The work presented in this paper is also based on Grangeat's formula and Hu's theory. However, the derivation of estimation formula for is different from that of Yang, and the resulting implementation of the final formula is very efficient. We first analyze the CB projection data in the Radon domain via Grangeat's formula. Then, the unmeasured Radon space data are estimated from the CB projection by assuming that the projection is acquired in a parallel beam geometry. This approximation is equivalent to a data interpolation in the Radon domain. The estimated data are reconstructed as in the parallel beam geometry. More approximations are made to avoid the expensive steps of shift-variant filtering and backprojection in the calculation. The result is then added to the standard FDK reconstruction together with Hu's correction term to form the final reconstruction. Although the derivation assumes projections on a full scan, it can be readily extended to short-scan reconstructions using heuristic weighting schemes, such as Parker's weighting [20]. The performance of the proposed algorithm is verified using computer simulations on the 3D Shepp-Logan phantom, the FORBILD head phantom and the Defrise disc phantom. To fully evaluate the algorithm, the reconstructions are also compared with those using other existing algorithms.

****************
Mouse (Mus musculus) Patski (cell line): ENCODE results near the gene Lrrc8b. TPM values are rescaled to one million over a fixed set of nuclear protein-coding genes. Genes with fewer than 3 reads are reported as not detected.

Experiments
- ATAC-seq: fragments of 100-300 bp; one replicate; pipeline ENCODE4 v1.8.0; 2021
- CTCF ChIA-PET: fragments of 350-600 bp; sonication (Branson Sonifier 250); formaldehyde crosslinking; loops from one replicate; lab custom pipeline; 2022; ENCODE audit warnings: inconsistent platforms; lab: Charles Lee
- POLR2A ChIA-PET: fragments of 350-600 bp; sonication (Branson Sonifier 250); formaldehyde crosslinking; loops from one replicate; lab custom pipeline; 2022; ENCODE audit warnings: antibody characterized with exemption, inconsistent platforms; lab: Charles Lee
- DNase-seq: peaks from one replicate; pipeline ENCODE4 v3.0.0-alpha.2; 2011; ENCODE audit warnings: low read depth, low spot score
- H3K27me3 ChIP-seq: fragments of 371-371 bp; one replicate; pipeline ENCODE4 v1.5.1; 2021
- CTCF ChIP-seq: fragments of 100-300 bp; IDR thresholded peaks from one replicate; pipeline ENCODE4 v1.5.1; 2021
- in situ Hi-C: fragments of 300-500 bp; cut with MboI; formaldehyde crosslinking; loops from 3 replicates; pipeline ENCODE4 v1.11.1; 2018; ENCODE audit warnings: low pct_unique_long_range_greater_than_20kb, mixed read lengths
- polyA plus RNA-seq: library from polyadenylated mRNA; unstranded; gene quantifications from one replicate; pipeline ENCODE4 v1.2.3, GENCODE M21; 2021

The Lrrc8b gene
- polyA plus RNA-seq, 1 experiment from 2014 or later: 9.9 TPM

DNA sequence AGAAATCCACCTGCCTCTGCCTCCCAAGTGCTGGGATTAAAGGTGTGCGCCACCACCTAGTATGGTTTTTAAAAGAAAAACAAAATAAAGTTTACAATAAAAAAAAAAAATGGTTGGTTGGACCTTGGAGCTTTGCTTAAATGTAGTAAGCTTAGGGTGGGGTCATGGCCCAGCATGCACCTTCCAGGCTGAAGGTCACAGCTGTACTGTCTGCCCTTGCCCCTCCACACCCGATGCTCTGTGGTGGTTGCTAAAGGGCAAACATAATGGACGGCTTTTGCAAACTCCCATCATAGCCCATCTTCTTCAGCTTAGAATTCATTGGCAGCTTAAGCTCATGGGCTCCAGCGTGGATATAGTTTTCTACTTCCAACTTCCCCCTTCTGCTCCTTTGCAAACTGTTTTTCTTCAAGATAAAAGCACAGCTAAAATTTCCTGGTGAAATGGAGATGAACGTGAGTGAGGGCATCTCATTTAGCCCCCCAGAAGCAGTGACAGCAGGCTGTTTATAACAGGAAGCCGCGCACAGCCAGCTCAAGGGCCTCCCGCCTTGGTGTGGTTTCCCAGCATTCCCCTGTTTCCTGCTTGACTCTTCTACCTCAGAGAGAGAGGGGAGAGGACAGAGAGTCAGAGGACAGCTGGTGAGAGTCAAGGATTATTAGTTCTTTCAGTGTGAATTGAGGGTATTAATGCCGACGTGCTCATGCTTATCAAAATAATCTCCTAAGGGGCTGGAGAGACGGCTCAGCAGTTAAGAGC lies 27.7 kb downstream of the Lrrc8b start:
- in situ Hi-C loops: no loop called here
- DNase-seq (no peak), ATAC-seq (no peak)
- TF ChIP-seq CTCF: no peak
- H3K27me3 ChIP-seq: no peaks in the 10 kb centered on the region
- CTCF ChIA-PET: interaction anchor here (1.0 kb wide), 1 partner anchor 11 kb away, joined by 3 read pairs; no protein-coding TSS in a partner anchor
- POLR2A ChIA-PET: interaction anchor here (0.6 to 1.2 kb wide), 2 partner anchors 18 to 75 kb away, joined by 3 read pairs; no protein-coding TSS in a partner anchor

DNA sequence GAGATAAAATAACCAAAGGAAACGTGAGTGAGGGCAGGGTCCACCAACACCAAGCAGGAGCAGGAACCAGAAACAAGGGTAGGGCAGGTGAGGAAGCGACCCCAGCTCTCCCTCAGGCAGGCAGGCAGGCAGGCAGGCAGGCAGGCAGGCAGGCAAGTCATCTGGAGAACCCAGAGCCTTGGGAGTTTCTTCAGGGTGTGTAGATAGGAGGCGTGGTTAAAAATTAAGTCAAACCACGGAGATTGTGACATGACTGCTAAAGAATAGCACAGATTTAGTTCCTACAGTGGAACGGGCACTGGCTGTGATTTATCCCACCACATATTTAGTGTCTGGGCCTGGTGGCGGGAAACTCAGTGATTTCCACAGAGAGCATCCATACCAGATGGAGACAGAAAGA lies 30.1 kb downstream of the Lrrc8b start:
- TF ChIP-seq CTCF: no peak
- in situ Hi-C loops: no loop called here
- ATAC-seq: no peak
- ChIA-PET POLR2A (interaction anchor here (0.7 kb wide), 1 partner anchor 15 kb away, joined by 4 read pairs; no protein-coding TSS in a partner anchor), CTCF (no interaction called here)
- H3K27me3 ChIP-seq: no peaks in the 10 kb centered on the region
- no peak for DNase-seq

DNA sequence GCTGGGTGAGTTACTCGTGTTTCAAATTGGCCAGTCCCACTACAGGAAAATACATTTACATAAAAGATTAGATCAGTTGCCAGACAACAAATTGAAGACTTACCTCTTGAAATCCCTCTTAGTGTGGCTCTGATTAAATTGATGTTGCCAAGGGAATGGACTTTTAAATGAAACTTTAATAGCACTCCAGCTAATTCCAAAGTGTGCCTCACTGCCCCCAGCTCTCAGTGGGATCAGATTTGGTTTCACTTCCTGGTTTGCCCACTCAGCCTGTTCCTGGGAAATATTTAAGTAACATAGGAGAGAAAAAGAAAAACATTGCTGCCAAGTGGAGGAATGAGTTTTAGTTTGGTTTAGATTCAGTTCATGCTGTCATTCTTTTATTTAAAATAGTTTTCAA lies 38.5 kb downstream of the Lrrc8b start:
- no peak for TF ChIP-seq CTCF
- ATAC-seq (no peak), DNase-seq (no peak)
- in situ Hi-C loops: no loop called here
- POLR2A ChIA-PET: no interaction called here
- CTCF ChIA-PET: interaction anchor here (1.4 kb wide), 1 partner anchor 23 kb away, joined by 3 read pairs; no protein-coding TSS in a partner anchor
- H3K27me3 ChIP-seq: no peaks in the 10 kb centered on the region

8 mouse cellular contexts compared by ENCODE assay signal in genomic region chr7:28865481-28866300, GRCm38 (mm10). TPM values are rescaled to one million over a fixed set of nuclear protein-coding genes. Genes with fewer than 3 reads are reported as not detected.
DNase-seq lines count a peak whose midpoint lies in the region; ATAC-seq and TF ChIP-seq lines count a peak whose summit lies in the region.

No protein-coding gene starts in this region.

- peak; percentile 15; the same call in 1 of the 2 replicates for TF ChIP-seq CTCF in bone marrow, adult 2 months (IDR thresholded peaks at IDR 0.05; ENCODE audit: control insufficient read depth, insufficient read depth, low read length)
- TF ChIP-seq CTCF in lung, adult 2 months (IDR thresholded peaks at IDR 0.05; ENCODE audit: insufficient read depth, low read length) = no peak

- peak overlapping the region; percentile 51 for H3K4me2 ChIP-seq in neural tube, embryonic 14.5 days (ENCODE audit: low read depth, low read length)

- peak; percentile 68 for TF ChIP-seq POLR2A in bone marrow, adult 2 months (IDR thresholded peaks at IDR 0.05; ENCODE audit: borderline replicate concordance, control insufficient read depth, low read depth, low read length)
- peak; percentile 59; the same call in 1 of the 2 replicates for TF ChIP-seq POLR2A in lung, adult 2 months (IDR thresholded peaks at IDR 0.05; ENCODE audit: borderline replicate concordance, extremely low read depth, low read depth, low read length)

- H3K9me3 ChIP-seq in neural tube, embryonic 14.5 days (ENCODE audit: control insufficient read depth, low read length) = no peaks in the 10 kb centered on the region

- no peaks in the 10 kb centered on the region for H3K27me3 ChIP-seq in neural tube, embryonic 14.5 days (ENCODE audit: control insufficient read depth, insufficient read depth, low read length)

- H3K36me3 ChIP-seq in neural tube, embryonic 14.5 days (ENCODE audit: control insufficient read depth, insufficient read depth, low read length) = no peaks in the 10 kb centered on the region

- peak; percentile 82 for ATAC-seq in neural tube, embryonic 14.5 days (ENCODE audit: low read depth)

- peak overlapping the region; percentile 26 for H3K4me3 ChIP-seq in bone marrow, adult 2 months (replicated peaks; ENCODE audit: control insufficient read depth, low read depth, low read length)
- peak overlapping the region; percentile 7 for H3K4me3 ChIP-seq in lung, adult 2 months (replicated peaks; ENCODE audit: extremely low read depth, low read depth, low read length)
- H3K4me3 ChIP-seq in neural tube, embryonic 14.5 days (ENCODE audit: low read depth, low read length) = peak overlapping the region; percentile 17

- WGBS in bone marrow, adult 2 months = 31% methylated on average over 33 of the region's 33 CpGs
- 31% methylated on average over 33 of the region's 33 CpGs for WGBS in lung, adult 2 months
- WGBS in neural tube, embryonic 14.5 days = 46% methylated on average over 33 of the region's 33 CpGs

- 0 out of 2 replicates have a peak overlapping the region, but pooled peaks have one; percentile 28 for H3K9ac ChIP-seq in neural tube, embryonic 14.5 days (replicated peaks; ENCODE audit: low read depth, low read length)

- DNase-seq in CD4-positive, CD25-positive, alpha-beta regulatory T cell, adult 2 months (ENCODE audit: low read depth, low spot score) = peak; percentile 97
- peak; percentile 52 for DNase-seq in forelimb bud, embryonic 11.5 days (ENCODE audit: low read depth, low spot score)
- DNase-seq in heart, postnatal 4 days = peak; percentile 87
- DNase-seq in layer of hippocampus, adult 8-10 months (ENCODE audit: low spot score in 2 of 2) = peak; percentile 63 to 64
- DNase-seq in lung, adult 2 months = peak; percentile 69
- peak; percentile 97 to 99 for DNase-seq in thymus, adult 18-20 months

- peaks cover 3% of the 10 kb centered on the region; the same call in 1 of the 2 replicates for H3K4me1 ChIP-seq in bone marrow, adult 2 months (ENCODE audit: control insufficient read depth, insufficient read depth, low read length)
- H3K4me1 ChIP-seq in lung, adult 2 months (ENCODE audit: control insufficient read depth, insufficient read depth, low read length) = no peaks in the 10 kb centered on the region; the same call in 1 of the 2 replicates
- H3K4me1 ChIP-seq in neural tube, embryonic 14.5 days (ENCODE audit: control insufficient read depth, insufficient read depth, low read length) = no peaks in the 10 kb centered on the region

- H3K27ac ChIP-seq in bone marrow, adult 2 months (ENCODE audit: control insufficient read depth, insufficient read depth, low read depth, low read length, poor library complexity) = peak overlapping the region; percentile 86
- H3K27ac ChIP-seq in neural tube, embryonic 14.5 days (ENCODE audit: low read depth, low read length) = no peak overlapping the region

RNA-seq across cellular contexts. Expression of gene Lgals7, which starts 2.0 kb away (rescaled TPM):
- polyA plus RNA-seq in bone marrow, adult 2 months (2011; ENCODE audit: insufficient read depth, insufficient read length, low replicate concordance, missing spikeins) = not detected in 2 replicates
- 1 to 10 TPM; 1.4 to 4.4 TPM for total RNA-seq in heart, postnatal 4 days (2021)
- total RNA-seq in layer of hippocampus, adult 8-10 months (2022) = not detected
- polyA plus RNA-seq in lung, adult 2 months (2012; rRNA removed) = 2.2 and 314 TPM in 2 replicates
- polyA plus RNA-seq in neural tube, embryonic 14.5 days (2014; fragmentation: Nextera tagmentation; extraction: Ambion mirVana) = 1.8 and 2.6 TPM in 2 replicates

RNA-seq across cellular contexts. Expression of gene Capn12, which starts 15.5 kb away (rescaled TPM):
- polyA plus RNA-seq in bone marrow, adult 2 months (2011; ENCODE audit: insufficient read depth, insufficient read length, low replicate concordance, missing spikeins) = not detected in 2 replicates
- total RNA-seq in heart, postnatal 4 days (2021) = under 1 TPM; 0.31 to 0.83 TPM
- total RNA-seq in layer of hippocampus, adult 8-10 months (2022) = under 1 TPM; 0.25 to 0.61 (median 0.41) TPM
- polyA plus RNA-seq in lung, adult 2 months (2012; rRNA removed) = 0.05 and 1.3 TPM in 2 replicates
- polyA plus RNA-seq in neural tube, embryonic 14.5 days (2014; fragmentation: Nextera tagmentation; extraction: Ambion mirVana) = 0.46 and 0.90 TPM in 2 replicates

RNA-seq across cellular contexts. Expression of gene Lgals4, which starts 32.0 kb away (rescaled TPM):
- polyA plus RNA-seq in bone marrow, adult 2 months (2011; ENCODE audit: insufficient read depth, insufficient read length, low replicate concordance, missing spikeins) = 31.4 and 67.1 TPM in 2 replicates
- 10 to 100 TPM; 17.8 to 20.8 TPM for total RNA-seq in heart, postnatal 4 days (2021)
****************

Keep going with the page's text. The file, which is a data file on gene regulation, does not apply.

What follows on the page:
The rest of this paper is organized as follows. Section 2 reviews the Radon transform and Grangeat's formula. The main algorithm is then derived and a reconstruction scheme is also proposed. Section 3 presents the results of computer simulations. Finally, Section 4 summarizes the paper.

2. Method

2.1. The System Geometry